EPA proposes new greenhouse gas regulations

12/28/09 Joshua Lee Holton
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The U.S. Environmental Protection Agency (EPA) has proposed a rule change in the Clean Air Act, such that only the biggest polluters will be subject to regulations for greenhouse gas emissions. Today is the last day the EPA is taking public comments about the rule; comments are open until midnight tonight.

The EPA announced earlier this month that greenhouse gas emissions are a threat to both public health and the environment. The news came right before the climate conference in Copenhagen. The EPA also sent a proposal to the White House that would limit greenhouse gas emissions regulations to only cover industrial facilities that emit over 25,000 tons per year.

Republican lawmakers who oppose the rule have claimed that new regulations on greenhouse gas emissions would raise the costs for hospitals, restaurants, schools, or other small scale facilities.

Rolf Skar is a senior campaigner for Greenpeace. Skar said the rule will put to rest claims that small businesses will be adversely affected by new greenhouse gas emission regulations.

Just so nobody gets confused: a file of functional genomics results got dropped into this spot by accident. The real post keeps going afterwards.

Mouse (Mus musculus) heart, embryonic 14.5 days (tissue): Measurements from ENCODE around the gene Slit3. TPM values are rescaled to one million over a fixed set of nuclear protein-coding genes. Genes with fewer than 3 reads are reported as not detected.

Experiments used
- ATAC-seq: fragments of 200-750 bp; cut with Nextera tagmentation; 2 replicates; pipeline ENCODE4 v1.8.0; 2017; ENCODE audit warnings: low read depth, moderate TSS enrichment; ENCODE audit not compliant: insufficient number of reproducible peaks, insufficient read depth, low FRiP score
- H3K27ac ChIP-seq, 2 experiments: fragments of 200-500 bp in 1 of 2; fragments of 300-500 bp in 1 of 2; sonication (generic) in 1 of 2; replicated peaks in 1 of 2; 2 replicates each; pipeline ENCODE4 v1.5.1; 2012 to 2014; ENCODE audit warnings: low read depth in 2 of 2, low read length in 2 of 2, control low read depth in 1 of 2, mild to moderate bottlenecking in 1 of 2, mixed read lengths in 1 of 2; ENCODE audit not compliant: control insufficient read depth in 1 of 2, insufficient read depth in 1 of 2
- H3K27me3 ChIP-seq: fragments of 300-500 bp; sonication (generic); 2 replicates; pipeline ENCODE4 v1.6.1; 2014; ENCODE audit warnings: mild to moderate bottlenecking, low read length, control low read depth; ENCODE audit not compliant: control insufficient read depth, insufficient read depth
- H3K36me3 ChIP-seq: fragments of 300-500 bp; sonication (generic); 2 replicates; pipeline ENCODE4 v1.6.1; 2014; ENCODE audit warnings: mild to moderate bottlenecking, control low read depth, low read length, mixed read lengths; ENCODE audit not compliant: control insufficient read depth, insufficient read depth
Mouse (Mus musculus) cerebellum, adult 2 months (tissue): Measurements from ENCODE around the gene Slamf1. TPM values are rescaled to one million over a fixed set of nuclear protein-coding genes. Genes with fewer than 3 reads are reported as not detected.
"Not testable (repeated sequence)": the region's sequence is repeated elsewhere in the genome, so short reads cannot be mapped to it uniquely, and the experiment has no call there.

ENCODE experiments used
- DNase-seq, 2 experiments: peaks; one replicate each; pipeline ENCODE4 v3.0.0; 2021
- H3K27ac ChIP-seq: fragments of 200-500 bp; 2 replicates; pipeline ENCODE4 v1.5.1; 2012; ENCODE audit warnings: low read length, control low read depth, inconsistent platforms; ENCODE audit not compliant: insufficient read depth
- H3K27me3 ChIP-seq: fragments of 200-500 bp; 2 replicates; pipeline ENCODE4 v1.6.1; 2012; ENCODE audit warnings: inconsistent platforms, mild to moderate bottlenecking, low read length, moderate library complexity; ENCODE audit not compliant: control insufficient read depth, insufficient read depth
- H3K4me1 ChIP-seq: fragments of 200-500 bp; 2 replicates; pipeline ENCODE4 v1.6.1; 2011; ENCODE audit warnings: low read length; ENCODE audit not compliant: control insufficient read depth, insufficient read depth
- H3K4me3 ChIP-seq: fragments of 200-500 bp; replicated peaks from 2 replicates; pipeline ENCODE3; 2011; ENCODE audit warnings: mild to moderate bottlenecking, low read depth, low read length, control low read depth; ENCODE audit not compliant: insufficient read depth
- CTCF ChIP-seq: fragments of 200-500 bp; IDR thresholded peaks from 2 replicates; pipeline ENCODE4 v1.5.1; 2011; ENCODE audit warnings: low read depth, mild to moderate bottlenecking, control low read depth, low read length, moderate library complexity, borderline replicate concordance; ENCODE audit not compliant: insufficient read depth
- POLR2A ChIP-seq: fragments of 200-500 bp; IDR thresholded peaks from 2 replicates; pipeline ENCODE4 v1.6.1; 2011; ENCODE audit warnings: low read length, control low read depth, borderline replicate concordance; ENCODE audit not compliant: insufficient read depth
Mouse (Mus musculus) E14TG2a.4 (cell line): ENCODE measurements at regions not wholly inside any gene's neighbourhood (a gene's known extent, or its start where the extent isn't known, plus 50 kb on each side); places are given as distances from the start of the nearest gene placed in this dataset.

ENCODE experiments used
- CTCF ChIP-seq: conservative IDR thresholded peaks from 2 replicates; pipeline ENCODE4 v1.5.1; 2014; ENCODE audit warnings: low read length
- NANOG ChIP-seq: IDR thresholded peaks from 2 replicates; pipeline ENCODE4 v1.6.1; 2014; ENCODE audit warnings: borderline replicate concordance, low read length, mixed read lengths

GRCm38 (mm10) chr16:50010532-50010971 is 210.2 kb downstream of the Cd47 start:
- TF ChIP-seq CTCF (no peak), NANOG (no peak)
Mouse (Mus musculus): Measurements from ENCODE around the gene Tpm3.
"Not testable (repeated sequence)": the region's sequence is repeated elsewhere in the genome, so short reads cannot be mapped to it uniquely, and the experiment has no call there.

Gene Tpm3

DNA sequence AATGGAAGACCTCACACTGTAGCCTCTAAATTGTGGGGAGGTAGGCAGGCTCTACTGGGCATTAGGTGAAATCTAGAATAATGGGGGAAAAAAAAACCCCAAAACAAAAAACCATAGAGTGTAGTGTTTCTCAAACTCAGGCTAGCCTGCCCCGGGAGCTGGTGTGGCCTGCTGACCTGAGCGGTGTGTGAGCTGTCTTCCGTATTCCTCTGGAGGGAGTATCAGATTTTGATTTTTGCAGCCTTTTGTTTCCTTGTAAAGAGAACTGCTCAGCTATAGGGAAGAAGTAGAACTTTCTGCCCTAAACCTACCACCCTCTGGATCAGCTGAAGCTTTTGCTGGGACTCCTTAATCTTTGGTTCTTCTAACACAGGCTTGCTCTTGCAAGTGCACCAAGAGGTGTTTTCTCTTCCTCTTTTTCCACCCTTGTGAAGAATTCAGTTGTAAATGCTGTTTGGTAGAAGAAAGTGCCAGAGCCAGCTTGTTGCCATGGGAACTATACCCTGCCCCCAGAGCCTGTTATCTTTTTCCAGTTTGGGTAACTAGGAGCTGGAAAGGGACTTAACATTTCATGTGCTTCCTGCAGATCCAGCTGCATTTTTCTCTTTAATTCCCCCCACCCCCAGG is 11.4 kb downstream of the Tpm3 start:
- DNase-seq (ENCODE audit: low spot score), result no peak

Currently the Clean Air Act requires facilities that emit 250 tons of carbon dioxide equivalent emissions per year to install the best available technologies. Skar says this can be expensive for small scale operations, and so the new rule will only require large scale polluters to follow this standard.

Critics say the new rule would violate the authority of the Clean Air Act by exempting small polluters. According to Environment and Energy Publishing, The Competitive Enterprise Institute has already hinted at filing future law suits against the rule. Skar said the opposition is typical of industrial resistance to regulation.

The proposed change is applauded by environmentalists, and opposed by petroleum industry lobbyists.

For the proposal info for the "Prevention of Significant Deterioration and Title V Greenhouse Gas Tailoring Rule" click the Adobe Acrobat Icon here

Public comments can be directed here.

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